His far-right politics and conspiratorial take on opposition to President Donald Trump color the editorial tone of Big League Politics, which he has led since its inception last year. Among the under-covered stories that BLP has focused on is a conspiracy theory surrounding the 2016 murder of Democratic National Committee staffer Seth Rich. The site has published dozens of stories fueling speculation that the murder was related to the release of DNC emails that the U.S. intelligence community believes were obtained by Russian hackers.
In a column for the Daily Caller shortly after Trump’s inauguration, Howley hailed a leading Seth Rich conspiracist, right-wing radio host and conspiracy theorist Alex Jones, as a journalistic paragon, and detailed the nefarious “deep state” conspiracy out to undermine the new, transformative president.
“Barack Obama from the White House pushed us in the direction of outright civil war in the streets,” Howley wrote. “Now, he’s acting like Robert E. Lee if he’d never surrendered at Appomattox, waging a guerrilla campaign in the foothills to destabilize the American republic for years to come. And unlike Lee, he’s acting under the supervision of George Soros and his Muslim Brotherhood overseers.”
Those sorts of conspiracy theories have earned Big League Politics attention and traffic on the pro-Trump right. But the site has had a hard time translating that traffic into a steady revenue stream, according to a plugged-in source familiar with its operations.
Its initial deal with Mustard Seed, which put the company in charge solely of advertising, was a way to boost its promotional efforts and bring in some ad dollars. But O’Neal was more interested in taking over the site wholesale, though the terms of the site’s transfer to Mustard Seed remain unclear.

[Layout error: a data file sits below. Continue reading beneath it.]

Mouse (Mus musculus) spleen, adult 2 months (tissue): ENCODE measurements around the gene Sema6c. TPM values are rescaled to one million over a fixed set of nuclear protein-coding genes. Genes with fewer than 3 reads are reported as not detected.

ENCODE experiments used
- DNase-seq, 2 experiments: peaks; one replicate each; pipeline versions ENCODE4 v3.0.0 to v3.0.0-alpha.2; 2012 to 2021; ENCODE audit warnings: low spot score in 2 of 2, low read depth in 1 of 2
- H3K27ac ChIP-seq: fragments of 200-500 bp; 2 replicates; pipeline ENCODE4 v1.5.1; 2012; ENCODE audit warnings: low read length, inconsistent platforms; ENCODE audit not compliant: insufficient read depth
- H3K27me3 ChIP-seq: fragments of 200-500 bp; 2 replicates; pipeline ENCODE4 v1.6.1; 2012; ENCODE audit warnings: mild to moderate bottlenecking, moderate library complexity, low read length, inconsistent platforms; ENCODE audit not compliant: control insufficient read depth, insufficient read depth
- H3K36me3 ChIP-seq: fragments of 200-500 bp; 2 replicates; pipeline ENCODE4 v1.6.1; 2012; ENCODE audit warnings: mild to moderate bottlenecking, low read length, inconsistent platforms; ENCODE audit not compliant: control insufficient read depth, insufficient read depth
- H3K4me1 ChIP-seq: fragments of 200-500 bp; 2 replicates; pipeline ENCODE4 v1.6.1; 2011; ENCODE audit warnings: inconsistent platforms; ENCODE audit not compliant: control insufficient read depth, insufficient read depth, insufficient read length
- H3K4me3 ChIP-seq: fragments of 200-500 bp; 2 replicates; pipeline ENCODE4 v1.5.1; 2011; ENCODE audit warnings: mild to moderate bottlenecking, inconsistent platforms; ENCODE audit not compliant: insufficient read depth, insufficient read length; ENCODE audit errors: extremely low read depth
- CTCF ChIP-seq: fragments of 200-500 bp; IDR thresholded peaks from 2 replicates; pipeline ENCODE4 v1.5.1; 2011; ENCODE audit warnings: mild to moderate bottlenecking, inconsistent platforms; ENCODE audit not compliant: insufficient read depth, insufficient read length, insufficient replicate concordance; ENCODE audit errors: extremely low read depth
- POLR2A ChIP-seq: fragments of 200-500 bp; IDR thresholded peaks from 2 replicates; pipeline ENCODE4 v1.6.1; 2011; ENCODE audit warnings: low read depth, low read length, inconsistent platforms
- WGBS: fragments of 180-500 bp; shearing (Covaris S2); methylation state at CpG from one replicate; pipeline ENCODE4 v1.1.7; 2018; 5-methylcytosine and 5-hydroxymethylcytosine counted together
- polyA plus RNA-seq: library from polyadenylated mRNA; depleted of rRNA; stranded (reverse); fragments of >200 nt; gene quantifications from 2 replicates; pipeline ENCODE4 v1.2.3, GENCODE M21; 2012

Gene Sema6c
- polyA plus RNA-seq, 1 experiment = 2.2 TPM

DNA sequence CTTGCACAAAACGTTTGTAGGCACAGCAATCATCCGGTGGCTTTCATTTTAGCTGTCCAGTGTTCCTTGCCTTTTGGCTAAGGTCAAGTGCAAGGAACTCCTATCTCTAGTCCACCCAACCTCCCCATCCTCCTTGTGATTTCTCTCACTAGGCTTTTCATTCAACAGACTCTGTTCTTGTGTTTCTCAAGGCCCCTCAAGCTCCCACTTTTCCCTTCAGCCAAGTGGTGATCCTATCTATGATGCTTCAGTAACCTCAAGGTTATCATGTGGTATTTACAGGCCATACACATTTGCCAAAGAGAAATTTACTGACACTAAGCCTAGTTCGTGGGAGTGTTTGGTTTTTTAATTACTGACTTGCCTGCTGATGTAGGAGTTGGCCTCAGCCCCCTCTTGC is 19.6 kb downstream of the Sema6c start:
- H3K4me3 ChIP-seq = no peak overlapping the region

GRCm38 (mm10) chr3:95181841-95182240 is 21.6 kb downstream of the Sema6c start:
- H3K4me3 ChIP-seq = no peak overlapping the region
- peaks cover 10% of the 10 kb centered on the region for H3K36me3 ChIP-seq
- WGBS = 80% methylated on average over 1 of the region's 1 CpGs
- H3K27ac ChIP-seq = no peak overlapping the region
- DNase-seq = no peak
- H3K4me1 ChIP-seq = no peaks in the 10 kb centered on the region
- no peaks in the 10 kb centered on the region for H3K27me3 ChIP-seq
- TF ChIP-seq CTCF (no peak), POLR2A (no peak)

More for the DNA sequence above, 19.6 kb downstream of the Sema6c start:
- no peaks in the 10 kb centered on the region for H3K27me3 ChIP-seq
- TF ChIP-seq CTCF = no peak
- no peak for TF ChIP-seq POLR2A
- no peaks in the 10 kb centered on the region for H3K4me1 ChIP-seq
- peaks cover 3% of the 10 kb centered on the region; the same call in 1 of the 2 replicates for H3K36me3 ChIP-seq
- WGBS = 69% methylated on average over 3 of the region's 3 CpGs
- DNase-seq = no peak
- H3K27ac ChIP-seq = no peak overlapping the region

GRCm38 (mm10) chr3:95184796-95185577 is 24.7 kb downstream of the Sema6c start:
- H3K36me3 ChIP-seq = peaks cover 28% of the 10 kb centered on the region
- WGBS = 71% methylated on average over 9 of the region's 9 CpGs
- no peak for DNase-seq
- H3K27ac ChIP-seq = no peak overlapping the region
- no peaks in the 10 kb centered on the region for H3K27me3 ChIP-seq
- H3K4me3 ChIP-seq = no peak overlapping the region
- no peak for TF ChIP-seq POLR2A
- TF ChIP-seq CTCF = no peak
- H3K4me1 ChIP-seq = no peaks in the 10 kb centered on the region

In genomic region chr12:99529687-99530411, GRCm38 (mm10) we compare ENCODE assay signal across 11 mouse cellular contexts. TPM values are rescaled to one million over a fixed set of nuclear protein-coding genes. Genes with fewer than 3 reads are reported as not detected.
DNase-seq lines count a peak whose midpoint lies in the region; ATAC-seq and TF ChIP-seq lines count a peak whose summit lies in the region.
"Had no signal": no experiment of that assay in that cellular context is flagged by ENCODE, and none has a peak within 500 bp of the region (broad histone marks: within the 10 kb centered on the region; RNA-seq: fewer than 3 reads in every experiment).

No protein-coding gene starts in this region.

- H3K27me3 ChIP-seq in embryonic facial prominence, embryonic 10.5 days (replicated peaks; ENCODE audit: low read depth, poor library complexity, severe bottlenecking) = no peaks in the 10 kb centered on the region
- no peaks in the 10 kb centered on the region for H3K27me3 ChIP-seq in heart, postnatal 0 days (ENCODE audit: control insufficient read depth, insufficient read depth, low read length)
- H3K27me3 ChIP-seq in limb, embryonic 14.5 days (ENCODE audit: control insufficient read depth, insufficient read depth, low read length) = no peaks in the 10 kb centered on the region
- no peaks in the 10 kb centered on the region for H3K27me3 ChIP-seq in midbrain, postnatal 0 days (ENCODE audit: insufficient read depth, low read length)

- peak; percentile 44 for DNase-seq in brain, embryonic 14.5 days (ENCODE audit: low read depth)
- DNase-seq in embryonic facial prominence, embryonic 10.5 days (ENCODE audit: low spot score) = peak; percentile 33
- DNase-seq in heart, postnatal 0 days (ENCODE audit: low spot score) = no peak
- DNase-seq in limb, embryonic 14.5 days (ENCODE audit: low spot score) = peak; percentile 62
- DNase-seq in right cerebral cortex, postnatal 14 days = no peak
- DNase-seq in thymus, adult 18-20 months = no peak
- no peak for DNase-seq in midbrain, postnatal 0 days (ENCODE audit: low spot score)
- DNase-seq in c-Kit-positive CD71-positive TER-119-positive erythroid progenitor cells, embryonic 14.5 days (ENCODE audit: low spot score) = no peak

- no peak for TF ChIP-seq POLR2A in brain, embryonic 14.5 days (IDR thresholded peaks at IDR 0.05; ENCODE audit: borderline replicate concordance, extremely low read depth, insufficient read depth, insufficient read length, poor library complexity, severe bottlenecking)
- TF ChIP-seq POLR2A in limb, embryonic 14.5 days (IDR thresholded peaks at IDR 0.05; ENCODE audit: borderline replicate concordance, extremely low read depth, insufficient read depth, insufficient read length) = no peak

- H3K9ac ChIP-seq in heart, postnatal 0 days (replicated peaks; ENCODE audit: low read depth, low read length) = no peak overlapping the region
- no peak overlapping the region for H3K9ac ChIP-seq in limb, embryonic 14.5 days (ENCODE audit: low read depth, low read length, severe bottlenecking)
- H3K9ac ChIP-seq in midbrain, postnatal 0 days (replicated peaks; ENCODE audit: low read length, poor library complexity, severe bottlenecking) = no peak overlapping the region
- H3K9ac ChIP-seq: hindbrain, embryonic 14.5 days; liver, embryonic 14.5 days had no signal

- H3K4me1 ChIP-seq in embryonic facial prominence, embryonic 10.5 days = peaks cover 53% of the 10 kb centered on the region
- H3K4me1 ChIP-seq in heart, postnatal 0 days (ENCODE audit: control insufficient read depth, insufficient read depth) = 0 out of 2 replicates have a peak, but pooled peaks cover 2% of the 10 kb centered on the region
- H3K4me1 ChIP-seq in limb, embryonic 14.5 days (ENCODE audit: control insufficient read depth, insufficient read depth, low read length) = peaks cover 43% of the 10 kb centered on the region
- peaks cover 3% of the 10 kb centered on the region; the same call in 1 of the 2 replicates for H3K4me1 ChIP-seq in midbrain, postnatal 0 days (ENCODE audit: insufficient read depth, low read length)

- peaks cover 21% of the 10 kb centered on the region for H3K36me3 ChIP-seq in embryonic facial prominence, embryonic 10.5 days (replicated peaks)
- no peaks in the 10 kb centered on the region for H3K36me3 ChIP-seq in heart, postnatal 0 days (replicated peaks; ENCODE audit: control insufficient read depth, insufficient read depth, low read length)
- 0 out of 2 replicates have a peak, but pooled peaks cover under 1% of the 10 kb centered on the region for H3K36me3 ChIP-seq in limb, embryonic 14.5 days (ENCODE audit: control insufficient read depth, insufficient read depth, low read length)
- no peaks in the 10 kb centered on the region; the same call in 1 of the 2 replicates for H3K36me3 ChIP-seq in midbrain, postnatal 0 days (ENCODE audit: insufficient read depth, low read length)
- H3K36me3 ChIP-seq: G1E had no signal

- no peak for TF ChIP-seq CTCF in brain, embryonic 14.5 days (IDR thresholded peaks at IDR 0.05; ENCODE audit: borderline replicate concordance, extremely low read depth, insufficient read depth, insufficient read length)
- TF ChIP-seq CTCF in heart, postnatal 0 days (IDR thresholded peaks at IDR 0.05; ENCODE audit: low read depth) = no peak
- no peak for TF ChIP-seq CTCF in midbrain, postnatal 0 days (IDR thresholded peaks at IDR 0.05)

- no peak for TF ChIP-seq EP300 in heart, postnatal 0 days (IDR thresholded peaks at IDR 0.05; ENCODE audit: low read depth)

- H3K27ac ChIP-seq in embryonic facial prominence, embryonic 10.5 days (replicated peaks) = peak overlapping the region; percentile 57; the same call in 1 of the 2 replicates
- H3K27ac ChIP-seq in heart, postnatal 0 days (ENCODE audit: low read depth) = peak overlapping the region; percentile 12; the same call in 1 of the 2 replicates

In its new corporate form, Big League Politics is under the auspices of consultants who’ve made millions campaigning for the types of political candidates that receive friendly coverage from Howley and his crew of reporters.
Big League Politics has written favorably, for instance, about Paul Nehlen, the white nationalist Republican candidate challenging House Speaker Paul Ryan. Nehlen’s campaign has paid Fritsch about $32,500 in salary and consulting fees since last year. It’s also paid Capital Square Funding Group, O’Neal’s fundraising firm, about $7,000 this cycle.
The site has also extensively covered Corey Stewart, a former candidate for Virginia governor and now a contender for U.S. Senate in the state. Stewart’s gubernatorial campaign paid Fritsch and O’Neal’s consulting firm, Tidewater Strategies. His Senate campaign has paid Capital Square and Fritsch’s Southern Pines Strategies.
Big League Politics isn’t O’Neal’s first foray into the political news business, and at least one other media property he controls has promoted his consulting firm’s clients. First in Freedom Daily, a North Carolina-centric conservative news site owned by Mustard Seed Media, has promoted political efforts by two of O’Neal’s clients: North State Leadership Council and North Carolina Gun Rights.
Stories promoting both of those groups were written by Spencer Hardison, who works for Tidewater. Hardison began contributing to Big League Politics this month.